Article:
Church Commissioners’ Written Answers: financial support and church musicians

On 29th June 2020 the Second Church Estates Commissioner, Andrew Selous MP, answered two written questions on the reopening of churches and financial support for struggling parish churches from Bell Ribeiro-Abby MP.

Bell Ribeiro-Addy (Streatham): 65019 To ask the Member for South West Bedfordshire, representing the Church Commissioners, what steps the Church of England has taken to provide financial support to single parish churches to avoid the redundancy, salary review and staff restructuring of employed musicians.

Andrew Selous: In March, the Church Commissioners and Archbishops’ Council announced over £75m of liquidity support to dioceses and cathedrals. This money included allowing dioceses in financial need to access up to three months forbearance on sums required for the national clergy payroll [or clergy stipends] for a limited period and paying monthly grants in full for 2020. In May the National Church Institutions announced a diocesan grant scheme supported by the Church Commissioners, which totalled up to £35m of sustainability funding.

The Church Commissioners are unable to make grants directly to Parochial Church Councils and parish churches. Parishes employ staff such as musicians, assistants, and lay workers in a variety of ways. Where the Parochial Church Council directly employs an individual, the individual would have been eligible to be placed on furlough under the Government’s Coronavirus Job Retention Scheme (CJRS).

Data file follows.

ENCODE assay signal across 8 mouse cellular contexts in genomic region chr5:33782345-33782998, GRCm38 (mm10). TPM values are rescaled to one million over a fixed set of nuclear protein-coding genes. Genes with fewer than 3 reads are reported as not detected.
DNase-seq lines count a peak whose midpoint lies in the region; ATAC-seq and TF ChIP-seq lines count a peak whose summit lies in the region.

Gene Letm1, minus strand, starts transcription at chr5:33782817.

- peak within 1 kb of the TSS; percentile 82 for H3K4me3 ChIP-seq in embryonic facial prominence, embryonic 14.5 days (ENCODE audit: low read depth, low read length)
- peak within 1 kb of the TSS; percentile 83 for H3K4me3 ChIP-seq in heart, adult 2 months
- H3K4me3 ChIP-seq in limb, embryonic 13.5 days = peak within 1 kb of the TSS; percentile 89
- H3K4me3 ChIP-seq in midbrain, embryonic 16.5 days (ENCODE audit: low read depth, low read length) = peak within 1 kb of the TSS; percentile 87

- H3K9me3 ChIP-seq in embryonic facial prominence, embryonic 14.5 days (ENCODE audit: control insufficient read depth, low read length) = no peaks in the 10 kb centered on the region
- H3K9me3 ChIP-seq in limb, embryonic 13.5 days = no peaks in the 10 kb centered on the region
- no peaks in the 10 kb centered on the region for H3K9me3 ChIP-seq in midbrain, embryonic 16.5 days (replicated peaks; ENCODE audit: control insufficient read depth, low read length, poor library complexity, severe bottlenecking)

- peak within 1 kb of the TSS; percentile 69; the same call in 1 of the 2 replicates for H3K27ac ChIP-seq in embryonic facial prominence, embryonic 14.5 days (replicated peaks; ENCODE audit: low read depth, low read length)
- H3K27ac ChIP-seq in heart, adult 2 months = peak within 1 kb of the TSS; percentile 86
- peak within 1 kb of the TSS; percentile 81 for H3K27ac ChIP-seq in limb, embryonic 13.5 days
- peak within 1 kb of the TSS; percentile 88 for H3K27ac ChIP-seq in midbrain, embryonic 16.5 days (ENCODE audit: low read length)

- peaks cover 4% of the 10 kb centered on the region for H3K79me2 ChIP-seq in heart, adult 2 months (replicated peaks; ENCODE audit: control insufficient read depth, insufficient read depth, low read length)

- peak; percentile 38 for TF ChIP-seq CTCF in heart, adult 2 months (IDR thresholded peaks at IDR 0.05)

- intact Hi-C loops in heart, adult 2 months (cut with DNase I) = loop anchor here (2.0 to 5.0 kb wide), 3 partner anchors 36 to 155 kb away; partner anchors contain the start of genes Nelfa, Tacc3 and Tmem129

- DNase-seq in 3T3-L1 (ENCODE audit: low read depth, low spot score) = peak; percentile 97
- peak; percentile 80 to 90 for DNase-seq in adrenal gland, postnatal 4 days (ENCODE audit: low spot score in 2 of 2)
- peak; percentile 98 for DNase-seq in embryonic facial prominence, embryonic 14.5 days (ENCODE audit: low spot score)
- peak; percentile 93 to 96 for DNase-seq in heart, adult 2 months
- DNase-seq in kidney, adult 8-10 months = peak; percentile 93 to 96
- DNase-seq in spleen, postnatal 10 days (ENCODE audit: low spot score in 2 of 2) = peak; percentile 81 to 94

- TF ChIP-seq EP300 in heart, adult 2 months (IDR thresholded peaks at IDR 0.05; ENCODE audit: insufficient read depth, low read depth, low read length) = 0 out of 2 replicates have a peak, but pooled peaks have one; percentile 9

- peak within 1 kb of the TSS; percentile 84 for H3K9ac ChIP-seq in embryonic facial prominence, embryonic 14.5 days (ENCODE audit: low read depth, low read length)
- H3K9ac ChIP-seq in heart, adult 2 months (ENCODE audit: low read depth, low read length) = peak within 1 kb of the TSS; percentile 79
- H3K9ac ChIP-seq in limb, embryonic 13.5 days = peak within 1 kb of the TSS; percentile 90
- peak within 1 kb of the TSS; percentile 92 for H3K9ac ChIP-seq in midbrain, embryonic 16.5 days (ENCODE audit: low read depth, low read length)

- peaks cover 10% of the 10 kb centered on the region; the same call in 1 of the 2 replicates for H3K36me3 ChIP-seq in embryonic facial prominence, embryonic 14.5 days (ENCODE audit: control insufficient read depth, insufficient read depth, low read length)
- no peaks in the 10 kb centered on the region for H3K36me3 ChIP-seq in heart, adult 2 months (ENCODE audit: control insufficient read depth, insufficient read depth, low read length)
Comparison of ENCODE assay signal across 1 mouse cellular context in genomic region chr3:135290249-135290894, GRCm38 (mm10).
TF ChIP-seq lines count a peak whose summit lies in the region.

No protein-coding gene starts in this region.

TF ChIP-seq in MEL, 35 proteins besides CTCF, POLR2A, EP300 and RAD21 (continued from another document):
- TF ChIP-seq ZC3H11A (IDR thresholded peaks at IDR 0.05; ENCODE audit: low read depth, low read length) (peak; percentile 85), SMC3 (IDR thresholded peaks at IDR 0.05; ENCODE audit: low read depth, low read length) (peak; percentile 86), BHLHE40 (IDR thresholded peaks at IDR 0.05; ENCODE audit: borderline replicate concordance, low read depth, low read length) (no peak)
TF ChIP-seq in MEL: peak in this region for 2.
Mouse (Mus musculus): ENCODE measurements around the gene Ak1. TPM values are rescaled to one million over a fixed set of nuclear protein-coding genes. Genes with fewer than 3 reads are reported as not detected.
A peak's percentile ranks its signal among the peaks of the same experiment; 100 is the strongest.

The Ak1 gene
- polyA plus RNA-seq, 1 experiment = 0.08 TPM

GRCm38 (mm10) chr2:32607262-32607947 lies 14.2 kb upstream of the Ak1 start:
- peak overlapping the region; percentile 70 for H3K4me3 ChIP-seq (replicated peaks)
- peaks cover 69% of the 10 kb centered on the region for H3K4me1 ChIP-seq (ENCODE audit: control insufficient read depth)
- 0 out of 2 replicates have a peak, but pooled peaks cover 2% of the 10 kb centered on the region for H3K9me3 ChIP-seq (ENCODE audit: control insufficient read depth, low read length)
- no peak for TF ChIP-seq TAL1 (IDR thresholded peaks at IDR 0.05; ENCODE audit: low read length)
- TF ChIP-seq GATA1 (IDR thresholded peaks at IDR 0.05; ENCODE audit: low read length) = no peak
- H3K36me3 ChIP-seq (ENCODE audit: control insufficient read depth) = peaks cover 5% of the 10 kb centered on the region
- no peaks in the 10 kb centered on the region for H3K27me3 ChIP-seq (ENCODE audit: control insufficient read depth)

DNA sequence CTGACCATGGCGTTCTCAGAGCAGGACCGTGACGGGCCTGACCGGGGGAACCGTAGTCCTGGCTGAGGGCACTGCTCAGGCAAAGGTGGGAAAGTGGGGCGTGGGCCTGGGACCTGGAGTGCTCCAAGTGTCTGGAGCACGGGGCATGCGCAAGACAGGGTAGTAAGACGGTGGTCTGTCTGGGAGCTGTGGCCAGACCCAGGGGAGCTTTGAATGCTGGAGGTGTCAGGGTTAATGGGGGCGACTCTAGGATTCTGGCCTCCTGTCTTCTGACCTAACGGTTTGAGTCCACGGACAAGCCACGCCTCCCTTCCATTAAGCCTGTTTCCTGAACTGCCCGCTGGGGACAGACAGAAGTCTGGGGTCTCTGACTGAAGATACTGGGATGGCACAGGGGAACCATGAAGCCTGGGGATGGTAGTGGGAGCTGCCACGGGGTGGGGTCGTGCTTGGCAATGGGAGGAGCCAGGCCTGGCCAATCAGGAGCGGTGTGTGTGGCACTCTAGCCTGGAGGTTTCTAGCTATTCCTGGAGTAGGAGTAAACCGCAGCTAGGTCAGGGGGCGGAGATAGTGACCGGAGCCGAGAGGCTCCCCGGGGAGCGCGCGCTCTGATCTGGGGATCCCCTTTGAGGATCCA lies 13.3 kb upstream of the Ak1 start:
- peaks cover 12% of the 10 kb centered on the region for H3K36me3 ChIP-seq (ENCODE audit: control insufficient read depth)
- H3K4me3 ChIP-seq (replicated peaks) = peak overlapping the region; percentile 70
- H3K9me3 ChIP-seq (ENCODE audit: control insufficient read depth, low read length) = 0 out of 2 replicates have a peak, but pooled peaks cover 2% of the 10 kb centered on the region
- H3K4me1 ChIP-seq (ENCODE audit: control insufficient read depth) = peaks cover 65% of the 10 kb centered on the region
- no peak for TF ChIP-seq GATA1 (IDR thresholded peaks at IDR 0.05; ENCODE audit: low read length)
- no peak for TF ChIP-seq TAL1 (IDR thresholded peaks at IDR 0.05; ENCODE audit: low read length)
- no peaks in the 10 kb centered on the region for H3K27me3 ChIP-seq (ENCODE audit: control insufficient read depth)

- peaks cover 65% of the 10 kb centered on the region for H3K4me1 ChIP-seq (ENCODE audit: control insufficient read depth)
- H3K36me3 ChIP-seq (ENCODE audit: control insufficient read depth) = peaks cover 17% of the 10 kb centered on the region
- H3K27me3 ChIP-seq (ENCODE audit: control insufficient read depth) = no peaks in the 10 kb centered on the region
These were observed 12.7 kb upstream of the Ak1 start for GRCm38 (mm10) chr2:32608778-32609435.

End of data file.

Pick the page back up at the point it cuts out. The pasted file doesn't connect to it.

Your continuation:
Bell Ribeiro-Addy (Streatham): 65020 To ask the Member for South West Bedfordshire, representing the Church Commissioners, what steps the Church of England is taking to ensure that church musicians and choirs can safely resume their work as soon as possible under Government guidelines; and what assessment the Church has made of the implications for its policies of medical evidence on the transmission risk of choirs and congregations in church settings.

Andrew Selous: The Church of England is working with the Government and Public Health England to restore choirs and singing to services as soon as it is safe to do so. There has been limited research available for Public Health England to use to make an informed assessment about the safety of singing, and the choir of Salisbury Cathedral is currently participating in a study organised by Public Health England to enable it to make these decisions in an informed manner. We await further guidance from the Government and Public Health England once these trials have been concluded.